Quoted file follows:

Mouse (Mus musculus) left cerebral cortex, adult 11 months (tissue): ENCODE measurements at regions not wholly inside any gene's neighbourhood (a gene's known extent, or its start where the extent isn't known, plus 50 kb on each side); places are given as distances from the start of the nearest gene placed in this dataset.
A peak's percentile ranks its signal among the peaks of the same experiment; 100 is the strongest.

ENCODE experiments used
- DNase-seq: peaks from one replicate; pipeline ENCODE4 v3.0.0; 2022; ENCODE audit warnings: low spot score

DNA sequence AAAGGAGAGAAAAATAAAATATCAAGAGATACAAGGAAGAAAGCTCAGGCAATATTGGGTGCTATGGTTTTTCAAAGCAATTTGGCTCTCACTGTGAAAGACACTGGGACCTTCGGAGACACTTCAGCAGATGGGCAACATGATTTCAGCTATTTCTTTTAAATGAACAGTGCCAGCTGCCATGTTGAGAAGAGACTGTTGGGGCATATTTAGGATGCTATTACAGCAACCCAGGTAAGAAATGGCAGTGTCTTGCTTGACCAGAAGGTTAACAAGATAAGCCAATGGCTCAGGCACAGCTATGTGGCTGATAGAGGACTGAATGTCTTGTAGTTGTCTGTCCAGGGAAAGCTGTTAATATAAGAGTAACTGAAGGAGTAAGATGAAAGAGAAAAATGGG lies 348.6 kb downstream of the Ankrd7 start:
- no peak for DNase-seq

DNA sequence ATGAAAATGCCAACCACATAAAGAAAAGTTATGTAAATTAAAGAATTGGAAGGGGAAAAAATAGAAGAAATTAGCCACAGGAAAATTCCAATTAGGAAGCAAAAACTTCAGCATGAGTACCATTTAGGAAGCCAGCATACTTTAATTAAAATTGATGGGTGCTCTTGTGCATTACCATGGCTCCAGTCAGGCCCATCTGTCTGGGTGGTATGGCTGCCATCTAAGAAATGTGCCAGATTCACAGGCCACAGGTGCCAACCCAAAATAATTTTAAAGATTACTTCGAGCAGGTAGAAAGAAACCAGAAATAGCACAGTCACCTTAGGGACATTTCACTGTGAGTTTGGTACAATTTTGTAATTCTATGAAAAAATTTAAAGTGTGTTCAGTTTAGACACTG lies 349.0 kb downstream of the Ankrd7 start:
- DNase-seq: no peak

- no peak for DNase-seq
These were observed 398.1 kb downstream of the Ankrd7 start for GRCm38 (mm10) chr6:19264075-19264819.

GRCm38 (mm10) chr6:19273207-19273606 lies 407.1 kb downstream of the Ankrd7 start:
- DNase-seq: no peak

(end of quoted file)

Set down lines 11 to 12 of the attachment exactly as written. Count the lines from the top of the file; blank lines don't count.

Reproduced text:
GRCm38 (mm10) chr6:19273207-19273606 lies 407.1 kb downstream of the Ankrd7 start:
- DNase-seq: no peak